- Environmentalists are urging California regulators to consider a more aggressive path toward the state’s goal of ensuring all new passenger vehicles sold in California are zero-emission vehicles, or ZEVs, by 2035.
- The California Air Resources Board issued proposed regulations to achieve this goal in April — first outlined in an executive order by California Gov. Gavin Newsom, D, in September 2020 — which, if approved by the board, would put the state on track 68% of model year 2030 car sales would be clean cars.
- However, some groups argued at an official hearing Thursday that it was not an aggressive enough target. Each car sold will be on the road for more than a decade, said Daniel Barad, senior policy advocate at the Sierra Club. “So every year of lower goals means we’re leaving [emissions] Reductions on the table for years to come. We believe the turnover requirement should be increased to at least 75% by 2030,” he said. Other stakeholders, including those in the automotive industry, said the proposed regulations could be difficult to meet.
New EV market share in California increased from 7.8% in 2020 to 12.4% in 2021, according to CARB, and about 74% of drivers in the state said they have at least some interest in the EV market. The Advanced Clean Cars II rule proposal, which the agency released in April, includes implementing the state’s annual ZEV requirements for new car sales — starting at 35% in 2026 and increasing to 68% in 2030 and eventually the 100th % target by 2035.
One of the biggest challenges California will face in meeting the 2035 goal is actually seeing that level of ZEV manufacturing from the auto industry and then commercializing it to consumers. Dan Becker, director of the Safe Climate Transport Campaign at the Center for Biodiversity, to Utility Dive. The regulations that CARB eventually enacts could also impact other states, he added, such as Section 177 states — that is, the other states that adopt California’s Section 177 Clean Air Emission Vehicle and ZEV regulations act have taken over.
CARB held the first of two hearings on the proposed regulations on Thursday, with more than 100 public commentators lining up in person and virtually to weigh the proposal. A second hearing is scheduled for August.
“Over the past three decades, the zero-emission vehicle regulations passed by CARB have acted as a catalyst, motivating manufacturers to both make internal combustion engine vehicles cleaner and develop zero-emission technologies,” said Liane Randolph, chair of the agency.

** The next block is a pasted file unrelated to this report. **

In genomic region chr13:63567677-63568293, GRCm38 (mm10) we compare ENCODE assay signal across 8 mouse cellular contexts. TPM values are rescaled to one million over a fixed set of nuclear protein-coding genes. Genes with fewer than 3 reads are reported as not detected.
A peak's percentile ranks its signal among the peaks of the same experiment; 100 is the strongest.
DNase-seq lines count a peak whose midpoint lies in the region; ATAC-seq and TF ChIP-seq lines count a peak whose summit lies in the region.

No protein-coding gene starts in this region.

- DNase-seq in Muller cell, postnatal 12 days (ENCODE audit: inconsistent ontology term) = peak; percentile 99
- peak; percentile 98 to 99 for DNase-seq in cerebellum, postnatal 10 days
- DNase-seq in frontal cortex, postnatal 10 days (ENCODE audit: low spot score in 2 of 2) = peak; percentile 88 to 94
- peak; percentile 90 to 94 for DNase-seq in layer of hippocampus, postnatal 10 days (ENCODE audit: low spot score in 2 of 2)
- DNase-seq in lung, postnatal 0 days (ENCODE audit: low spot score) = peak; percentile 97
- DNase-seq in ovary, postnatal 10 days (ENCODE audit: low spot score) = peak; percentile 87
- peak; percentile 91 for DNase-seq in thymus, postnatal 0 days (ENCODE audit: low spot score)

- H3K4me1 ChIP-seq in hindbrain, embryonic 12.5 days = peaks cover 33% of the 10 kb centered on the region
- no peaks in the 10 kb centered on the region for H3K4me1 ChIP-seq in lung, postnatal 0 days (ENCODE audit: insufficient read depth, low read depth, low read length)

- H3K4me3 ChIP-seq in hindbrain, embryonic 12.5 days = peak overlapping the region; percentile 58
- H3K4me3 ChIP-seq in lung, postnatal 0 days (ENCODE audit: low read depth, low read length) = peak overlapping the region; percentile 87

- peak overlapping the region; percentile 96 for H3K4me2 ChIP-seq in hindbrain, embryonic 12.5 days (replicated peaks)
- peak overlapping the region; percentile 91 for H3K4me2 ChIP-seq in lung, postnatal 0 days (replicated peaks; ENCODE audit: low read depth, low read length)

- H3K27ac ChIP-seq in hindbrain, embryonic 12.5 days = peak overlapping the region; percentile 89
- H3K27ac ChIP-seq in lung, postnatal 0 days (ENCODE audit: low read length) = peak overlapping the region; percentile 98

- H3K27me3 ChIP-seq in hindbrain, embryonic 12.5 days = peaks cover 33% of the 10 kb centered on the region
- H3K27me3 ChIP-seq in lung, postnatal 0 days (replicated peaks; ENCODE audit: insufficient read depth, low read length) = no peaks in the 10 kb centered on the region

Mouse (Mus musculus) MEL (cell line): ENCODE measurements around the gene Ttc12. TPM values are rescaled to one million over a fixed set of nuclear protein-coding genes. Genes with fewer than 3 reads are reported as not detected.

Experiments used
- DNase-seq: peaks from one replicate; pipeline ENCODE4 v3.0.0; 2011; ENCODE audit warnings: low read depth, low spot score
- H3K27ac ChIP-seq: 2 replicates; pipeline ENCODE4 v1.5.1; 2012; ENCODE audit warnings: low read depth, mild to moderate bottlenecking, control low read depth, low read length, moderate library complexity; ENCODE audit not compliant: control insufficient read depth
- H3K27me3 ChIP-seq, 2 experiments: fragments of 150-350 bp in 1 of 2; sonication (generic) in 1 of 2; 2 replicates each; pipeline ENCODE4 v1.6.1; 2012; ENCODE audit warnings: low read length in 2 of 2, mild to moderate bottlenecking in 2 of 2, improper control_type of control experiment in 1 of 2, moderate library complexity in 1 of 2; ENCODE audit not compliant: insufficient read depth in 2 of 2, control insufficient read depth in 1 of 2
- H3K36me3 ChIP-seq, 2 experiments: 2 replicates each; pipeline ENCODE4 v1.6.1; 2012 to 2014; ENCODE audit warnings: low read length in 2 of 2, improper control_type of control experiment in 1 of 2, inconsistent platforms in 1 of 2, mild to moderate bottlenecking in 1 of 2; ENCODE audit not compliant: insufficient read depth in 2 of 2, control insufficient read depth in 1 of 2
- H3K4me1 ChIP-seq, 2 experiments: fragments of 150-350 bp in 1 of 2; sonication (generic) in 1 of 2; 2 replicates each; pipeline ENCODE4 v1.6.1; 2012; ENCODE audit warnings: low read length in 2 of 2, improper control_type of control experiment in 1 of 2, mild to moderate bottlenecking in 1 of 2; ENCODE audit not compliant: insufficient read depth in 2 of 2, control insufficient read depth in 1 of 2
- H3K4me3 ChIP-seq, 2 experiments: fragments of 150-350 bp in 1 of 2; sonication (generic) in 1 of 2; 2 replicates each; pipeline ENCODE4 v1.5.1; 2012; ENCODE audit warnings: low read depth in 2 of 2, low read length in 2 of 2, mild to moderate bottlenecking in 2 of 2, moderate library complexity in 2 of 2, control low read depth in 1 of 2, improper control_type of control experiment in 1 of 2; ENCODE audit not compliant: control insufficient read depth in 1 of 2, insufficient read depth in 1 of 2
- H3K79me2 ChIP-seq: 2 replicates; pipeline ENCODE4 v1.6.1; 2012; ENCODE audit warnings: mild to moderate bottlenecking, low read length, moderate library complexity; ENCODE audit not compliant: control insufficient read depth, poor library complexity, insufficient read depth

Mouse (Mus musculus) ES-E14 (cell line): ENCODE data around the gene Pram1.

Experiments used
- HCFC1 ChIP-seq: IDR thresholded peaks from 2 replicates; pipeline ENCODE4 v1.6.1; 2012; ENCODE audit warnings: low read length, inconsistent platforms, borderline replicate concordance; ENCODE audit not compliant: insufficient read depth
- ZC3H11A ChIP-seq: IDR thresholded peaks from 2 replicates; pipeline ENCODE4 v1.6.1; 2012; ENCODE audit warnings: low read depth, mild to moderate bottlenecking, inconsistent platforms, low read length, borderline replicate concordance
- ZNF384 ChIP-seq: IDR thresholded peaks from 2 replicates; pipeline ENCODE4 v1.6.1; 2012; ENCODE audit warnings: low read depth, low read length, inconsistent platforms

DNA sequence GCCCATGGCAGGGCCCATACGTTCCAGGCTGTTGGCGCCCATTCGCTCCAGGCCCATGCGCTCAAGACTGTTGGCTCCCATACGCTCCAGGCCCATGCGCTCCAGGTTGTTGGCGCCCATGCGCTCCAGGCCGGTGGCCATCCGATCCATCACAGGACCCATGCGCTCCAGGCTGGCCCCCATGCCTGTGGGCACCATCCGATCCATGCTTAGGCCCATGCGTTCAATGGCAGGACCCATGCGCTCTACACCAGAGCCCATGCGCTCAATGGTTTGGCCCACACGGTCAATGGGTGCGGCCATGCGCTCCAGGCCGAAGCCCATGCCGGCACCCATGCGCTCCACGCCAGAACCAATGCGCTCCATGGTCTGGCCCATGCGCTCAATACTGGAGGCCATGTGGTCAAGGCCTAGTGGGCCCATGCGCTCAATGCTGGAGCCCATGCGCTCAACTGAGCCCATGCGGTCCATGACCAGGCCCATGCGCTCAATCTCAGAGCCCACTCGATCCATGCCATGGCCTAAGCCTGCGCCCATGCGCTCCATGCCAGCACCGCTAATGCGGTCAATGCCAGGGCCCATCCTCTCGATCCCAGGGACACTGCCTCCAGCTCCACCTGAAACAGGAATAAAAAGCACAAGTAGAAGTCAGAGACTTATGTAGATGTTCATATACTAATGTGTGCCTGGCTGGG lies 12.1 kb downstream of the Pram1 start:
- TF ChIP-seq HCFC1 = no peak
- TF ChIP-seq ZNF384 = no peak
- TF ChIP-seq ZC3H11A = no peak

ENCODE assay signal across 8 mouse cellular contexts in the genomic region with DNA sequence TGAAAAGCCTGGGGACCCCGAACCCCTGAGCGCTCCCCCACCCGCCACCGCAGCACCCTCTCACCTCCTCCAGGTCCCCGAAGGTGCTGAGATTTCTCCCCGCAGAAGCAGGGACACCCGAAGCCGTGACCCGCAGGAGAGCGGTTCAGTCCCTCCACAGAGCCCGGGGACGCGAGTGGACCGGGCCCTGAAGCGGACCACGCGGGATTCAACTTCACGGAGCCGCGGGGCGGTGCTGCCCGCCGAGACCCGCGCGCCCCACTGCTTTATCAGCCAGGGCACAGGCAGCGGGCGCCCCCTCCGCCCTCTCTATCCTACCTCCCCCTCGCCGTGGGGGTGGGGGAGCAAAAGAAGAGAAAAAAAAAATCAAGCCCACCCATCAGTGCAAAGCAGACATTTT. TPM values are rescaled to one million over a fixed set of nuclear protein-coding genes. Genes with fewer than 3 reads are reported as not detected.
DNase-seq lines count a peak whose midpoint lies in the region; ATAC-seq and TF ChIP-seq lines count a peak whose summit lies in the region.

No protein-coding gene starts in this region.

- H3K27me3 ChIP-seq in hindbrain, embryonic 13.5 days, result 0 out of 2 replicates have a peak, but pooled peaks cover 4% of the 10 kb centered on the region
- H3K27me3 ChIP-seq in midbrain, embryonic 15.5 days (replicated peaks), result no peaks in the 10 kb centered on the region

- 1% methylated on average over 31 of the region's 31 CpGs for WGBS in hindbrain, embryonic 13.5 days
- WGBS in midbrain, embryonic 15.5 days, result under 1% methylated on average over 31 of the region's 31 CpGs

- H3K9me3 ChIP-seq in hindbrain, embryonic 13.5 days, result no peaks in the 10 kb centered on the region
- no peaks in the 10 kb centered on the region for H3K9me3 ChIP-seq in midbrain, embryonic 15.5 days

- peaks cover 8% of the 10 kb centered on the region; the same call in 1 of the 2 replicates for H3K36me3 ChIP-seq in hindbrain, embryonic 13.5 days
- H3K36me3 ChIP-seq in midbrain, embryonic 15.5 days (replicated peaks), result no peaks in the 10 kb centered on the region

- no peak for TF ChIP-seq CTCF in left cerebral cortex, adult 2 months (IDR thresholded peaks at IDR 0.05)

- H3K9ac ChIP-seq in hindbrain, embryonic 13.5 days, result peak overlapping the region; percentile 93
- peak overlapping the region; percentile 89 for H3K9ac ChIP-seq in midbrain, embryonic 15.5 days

The regulations “are one of the most important air and climate pollution regulations that will be presented to this body”, said David Reichmuth, senior engineer at the Union of Concerned Scientists’ Clean Transportation Program.
He urged the board to consider a higher target of 75% ZEV sales by 2030, saying “It’s feasible and necessary to reduce emissions as quickly as possible.”
“In order for the state to meet its federal air quality obligations and do its part to help slow the climate crisis, we need to significantly reduce emissions in the light transportation sector — and this rule is California’s best hope of meeting that,” agreed Barad of the Sierra Club .
However, other stakeholders, including those from the automotive industry, advocated a more cautious approach to decarbonising the transport sector.
Vehicle dealers can’t sell vehicles they don’t have, said Anthony Bento, director of legal and regulatory affairs at the California New Car Dealers Association.
“We fear that the global shortage of key materials needed to build electric vehicles, such as B. lithium, could severely impact the supply of zero-emission vehicles during the ACC II compliance period,” Bento said. “Pandemic experience shows that a decline in new vehicle supply has a direct impact on the affordability of new and used vehicles. This hurts low- and middle-income consumers the most…” he added.
The proposed regulations are “extremely challenging,” said Jenny Gilger, vice president at American Honda Motor, especially in the early years of the program and for Section 177 states.
“From the point of view of the viability of the program, there are legitimate concerns. According to a market analysis we conducted, traditional automakers need to increase EV sales by five to twenty times current levels, depending on the state, in just three years just to meet 2026 requirements,” she said.
Another concern for environmental groups is recent changes made to the proposal by CARB employees that offer automakers more flexibility, Sasan Saadat, senior research and policy analyst at Earthjustice, told Utility Dive. The original proposal, released in April, would have allowed automakers different credits to meet their requirements up to a certain cap – for example, 15% of annual sales requirements could have been covered with historical credits stemming from previous CARB regulations .
But a new change to the proposal would allow automakers to combine those “caps” and either apply them all at once or spread them out as they see fit, he said, adding in a follow-up email based on preliminary analysis by environmental groups worry that an automaker that chooses to allocate its credit all at once could essentially achieve compliance without actually having to produce any new ZEVs in the early years of the program.